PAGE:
Ryanair cancellations: Share price SINKS as airline scraps 18,000 flights | City & Business | Finance

The embattled carrier’s stock value sunk another three per cent, as the Civil Aviation Authority said Ryanair had misled passengers about their rights over the cancellations.

Ryanair said disruption from the cancellations will now last until March 2018.

The share price fell back again today after a brief respite yesterday.

Investors rushed to sell-off Ryanair stakes as the group revealed thousands would be hit by cancelled flights triggered by a shortage of pilots amid mistakes in staff holiday rostering.

But experts said the stock price had not fared too badly considering the PR disaster and subsequent fallout from the flight cancellations.

David Madden, market analyst at CMC Markets UK, said: “All things considered, the share price is holding up well, but the market won’t know the impact to the company’s reputation for a few months.”

Ryanair’s statement that no more flights would be cancelled has helped to alleviate some investors fears.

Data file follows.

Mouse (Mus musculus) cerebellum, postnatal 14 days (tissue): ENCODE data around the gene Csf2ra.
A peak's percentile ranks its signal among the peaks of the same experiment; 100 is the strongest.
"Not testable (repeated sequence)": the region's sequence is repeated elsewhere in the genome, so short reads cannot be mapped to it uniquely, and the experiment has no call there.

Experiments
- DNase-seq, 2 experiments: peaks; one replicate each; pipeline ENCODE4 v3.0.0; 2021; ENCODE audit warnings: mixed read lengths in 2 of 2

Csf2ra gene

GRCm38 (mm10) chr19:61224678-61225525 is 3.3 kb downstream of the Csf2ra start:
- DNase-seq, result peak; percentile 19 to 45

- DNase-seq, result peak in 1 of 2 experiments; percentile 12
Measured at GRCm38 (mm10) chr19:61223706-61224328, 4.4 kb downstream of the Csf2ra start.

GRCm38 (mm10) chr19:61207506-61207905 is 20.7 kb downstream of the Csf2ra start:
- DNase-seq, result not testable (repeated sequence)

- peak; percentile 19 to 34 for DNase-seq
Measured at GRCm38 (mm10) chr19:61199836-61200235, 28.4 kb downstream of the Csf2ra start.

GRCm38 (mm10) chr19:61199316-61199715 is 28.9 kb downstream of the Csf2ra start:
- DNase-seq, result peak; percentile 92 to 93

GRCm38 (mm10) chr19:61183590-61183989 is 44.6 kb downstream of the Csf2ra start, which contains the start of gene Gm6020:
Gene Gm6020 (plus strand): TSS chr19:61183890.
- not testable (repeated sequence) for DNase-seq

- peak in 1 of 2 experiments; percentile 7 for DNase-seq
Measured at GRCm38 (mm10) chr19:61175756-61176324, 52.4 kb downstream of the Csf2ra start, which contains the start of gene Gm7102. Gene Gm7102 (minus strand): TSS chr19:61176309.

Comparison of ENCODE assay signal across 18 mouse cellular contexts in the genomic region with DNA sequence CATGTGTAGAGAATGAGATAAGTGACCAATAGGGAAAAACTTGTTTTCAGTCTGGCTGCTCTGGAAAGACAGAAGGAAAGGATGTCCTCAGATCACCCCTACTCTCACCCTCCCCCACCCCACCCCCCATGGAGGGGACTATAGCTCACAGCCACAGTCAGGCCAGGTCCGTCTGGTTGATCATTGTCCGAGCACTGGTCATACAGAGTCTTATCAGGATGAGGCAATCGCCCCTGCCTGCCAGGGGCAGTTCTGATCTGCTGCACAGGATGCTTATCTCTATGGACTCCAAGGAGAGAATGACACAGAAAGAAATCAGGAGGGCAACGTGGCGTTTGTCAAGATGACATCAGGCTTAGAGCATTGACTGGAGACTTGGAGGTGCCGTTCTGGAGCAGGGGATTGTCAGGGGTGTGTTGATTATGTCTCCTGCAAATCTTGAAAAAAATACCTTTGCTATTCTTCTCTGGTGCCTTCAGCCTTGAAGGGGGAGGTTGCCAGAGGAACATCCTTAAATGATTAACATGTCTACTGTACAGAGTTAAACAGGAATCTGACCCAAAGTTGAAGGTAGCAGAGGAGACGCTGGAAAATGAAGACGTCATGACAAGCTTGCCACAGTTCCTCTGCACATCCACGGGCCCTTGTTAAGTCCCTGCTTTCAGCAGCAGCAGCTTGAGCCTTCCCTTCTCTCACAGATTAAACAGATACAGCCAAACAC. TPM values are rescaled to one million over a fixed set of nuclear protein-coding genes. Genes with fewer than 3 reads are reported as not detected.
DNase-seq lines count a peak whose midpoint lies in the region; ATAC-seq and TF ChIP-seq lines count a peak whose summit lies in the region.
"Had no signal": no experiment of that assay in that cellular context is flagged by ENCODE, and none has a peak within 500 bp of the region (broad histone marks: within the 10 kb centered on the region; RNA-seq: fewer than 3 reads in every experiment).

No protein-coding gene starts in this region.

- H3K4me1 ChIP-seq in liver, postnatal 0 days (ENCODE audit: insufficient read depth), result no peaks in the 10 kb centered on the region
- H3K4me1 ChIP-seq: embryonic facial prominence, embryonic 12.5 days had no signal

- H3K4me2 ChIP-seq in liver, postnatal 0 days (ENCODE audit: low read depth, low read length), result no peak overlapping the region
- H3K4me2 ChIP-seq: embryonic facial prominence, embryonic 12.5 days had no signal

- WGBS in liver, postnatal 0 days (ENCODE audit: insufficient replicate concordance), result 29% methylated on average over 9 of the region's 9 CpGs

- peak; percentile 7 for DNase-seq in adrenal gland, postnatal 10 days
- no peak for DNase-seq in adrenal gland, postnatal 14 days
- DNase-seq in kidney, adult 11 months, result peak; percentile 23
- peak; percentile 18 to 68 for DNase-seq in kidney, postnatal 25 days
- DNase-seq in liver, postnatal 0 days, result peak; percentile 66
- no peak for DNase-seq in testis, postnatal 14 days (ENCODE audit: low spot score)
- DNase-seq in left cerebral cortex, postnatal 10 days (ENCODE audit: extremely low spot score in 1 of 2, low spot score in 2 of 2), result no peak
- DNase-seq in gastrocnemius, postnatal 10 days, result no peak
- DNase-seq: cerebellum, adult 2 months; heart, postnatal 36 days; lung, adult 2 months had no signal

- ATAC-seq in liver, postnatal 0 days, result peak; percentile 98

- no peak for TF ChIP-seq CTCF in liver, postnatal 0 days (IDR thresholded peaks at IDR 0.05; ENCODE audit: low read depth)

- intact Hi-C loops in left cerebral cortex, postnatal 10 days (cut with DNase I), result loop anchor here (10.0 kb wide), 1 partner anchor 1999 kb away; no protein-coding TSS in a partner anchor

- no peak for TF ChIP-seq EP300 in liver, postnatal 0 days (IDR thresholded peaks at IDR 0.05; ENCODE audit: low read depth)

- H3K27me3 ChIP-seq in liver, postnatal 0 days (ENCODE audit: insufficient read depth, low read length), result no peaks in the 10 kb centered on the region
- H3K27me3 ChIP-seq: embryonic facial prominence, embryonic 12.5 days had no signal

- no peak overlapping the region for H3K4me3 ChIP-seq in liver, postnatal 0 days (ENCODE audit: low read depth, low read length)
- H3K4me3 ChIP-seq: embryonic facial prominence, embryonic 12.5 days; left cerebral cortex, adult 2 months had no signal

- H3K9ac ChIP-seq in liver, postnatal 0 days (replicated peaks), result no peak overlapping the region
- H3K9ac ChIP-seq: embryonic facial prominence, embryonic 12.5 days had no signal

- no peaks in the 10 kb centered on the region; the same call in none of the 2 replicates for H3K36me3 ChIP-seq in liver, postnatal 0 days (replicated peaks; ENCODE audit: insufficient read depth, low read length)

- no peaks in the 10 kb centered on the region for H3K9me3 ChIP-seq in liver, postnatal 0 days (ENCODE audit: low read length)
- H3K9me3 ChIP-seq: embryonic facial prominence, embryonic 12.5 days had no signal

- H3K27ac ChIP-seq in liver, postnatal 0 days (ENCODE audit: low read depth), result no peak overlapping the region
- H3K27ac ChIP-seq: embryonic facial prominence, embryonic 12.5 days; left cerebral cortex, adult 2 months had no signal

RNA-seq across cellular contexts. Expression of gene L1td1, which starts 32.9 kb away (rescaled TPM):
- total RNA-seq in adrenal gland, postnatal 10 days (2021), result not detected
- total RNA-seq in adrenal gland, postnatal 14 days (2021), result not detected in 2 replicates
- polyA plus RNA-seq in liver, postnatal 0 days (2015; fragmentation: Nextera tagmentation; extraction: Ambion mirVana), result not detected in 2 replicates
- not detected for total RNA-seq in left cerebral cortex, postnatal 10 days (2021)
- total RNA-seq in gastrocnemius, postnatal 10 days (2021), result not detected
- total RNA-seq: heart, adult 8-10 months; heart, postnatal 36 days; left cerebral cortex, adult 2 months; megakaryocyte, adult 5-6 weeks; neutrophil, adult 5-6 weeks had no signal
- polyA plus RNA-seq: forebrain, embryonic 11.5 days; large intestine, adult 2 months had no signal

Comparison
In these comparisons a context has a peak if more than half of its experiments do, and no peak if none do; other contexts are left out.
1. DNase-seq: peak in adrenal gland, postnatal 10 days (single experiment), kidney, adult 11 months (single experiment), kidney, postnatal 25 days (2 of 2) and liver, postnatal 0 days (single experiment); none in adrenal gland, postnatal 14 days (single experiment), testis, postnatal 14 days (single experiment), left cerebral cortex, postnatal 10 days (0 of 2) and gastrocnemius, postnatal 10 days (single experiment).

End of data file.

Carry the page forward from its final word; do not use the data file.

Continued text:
Markets were also relieved that the airline is no longer going to pursue a buy-out of Alitalia, according to Ken Odeluga, market analyst at City Index.

He said: “It’s important to remember that Ryanair has reiterated full-year profit expectations, which in our view were on the conservative side anyway.

“We can’t ignore the negative PR impact from these rather mishandled scheduling changes, but financially, a line has been drawn under them.

“There are few carriers better-placed to weather the storm than Ryanair.

“It is the best cash-resourced low-cost airline on the (European) bloc and is expected to generate an additional c. £300m in free cash flow this year.”

The boss of the UK’s aviation regulator has claimed Ryanair is breaking the law in its handling of flight cancellations.

Andrew Haines, chief executive of the Civil Aviation Authority (CAA), said he was “furious” with the Dublin-based carrier because it is not telling passengers they are entitled to be re-routed by other airlines.

Mr Haines told BBC Radio 4’s Today programme: “They are not making it clear to people their entitlement.

“If they follow through on what they are saying then they would be breaking the law.”

A Ryanair spokesman said: “We will be meeting with the CAA and will comply fully with whatever requirements they ask us to.”

On Wednesday the airline cancelled an extra 18,000 flights for the winter season in a move that will hit 400,000 customers.

Ryanair is facing a multi-million compensation bill for cancelled flights after it previously revealed…

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